We spoke to South London Rapper, Ché Lingo, about his influences – ranging from youth clubs, to Ghetts, to his nan – ahead of the release of his latest EP, Sensitive.
Despite only going full-time as a musician two years ago, Ché, has been making music from as young as 12, spending many of his formative years mixing in youth clubs across south London. His new release, Sensitive, is an even more introspective piece of work than Charisma, in the sense that it’s about how Che felt not being in control over relationships.
The London borough Wandsworth has played a massive role in Ché’s music. At the time, there was a lot of crime in the area, which he saw first-hand. But, deeper than crime, he also dealt with self-confidence issues surrounding his appearance and non-confrontational personality. “Growing up in Wandsworth was an amalgamation of different things. I always had my problems like everyone, but these problems stemmed from the fact that I didn’t have a strong character.
“As a kid, I had a lot to say but it was difficult when I was confronted. I was always the butt of jokes which knocked my confidence.
“I also had problems with my appearance and weight, I was mad insecure.
“There was loads of madness. It heavily influenced who I am, my nan sheltered me a lot so when I went out, things outside of my house would affect me would be double.
“Me and mum later identified that as me having high levels of sensitivity. I was a sensitive youth.”
“The mixture of music I listened to growing up was very “for the people” or f**k the system. That’s subconsciously been instilled in me and my music, I’m very for the people.”
Ché cited his nan and mum as major influences on his life growing up. He described how his nan would tutor him after school and place an emphasis on articulation and English. He described her as a “prude academic” while he said his mum is a G. She taught him the life lessons which gave him the skills to live alone. Che’s nan also influenced him musically, constantly seeking out music and playing Reggae in the house.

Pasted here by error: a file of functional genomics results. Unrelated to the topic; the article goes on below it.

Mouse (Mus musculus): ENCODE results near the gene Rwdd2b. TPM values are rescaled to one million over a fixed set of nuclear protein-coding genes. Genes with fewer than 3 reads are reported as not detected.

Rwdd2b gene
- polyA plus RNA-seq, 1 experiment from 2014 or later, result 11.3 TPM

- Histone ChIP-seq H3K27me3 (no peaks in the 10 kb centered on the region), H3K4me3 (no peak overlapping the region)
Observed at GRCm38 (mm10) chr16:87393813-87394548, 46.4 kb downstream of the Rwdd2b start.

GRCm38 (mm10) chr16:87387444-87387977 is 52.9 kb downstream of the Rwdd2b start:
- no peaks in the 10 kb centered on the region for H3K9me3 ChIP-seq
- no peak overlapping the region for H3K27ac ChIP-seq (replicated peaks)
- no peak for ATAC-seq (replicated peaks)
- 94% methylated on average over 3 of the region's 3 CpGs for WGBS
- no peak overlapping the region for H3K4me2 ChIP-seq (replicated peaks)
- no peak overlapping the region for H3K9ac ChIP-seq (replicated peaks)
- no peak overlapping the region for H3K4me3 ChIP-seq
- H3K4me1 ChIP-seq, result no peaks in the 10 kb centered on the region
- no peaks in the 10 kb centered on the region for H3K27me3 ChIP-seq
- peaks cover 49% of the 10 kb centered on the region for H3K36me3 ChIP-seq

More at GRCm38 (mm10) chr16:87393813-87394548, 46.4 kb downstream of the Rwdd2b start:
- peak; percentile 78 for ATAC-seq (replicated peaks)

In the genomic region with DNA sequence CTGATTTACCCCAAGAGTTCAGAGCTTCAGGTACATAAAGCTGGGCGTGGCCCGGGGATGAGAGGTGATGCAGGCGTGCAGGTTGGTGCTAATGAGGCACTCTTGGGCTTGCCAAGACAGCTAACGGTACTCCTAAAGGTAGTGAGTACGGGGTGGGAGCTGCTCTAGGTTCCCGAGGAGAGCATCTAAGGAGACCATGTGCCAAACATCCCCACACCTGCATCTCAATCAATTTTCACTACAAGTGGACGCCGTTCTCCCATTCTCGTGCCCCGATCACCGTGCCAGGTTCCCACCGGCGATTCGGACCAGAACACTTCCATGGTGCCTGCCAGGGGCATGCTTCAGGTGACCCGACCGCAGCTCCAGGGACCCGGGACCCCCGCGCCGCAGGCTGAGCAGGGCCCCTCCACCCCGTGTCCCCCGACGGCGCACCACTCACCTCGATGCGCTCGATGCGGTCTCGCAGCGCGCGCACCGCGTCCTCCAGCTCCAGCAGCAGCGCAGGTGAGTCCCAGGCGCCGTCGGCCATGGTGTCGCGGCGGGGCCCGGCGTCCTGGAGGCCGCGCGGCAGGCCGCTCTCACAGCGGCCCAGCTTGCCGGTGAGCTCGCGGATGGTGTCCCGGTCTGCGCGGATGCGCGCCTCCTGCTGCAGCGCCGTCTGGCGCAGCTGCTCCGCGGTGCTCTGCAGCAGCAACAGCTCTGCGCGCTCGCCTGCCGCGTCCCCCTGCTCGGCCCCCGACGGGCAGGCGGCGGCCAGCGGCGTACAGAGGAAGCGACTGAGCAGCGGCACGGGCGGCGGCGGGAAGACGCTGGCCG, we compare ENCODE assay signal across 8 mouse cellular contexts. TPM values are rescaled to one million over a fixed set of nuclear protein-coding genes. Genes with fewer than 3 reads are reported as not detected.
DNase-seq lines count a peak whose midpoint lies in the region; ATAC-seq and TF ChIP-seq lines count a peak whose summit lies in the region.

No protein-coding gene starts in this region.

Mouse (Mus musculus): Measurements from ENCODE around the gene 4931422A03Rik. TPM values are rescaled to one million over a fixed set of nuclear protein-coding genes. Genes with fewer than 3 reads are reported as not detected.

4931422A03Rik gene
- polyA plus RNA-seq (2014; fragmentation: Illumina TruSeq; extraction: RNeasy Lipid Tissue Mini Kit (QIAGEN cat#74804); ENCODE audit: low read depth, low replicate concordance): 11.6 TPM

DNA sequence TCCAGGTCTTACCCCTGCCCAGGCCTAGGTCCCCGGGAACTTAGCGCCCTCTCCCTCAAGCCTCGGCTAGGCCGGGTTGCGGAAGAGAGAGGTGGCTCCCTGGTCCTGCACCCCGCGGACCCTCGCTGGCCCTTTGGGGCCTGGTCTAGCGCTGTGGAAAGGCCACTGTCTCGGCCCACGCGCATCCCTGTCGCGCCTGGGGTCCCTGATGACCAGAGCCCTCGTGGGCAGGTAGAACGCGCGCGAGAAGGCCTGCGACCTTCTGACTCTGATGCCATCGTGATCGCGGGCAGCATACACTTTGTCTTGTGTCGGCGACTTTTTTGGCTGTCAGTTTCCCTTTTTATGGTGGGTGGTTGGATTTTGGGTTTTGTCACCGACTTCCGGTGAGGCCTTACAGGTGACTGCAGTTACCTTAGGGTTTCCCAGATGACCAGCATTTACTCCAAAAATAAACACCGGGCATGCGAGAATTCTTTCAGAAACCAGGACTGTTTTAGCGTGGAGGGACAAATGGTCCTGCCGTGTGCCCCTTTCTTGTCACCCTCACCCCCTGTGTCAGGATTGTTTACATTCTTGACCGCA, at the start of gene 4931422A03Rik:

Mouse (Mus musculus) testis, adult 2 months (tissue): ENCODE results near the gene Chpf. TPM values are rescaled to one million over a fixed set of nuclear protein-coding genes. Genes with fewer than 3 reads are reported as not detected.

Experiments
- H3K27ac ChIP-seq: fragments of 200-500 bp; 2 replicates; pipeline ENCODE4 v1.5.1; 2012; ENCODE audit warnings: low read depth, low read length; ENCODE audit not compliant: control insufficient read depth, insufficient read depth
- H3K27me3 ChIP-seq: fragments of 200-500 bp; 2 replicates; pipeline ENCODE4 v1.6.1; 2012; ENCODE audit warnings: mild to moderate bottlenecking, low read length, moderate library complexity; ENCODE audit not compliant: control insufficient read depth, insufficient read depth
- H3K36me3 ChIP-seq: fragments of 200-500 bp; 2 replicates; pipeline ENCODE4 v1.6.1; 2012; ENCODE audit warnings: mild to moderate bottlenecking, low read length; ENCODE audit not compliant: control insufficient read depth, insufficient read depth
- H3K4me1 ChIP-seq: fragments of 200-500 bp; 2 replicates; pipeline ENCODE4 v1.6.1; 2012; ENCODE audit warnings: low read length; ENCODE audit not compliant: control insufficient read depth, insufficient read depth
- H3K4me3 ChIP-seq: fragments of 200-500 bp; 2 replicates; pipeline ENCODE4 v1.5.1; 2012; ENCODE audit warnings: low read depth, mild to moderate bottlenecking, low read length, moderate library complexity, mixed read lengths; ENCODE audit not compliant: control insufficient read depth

Despite the reggae influences from his nan, it was listening to grime that formed the basis for Ché’s unique sound. Outside of the house, Ché listened to Hip Hop and RnB but mainly Grime, starting with So Solid Crew, and really found himself relating more to MCs like Ghetts and P Money. Che said: “I really appreciated the way they piece together music. The mixture of music I listened to growing up was very “for the people” or f**k the system. That’s subconsciously been instilled in me and my music, I’m very for the people.
“I think those three types of music are very evident in what I do, less so reggae. The soulfulness crossed over with grime and hip hop to make me who I am. That’s why you can get a song like ‘No Sidekicks’, it’s very evident grime flows, but the song itself has nothing to do with what the core values of grime and it’s over a soulful-house style beat.”
It wasn’t just the women in his life that cultivated his talent, youth centres were a major reason he was able to pursue a career in music. He said “If it wasn’t for the youth clubs I wouldn’t be here because that was one of the first places that cultivated my talent for rapping and making music. I would go there whenever it was open to record my music.”
With continued cuts to youth services, Ché said they should get more funding but also recognised that youth centres don’t always give young people the freedom they crave musically. “You have to let a man live his truth and speak his reality. That’s why you don’t really find them in youth clubs making music,” he said.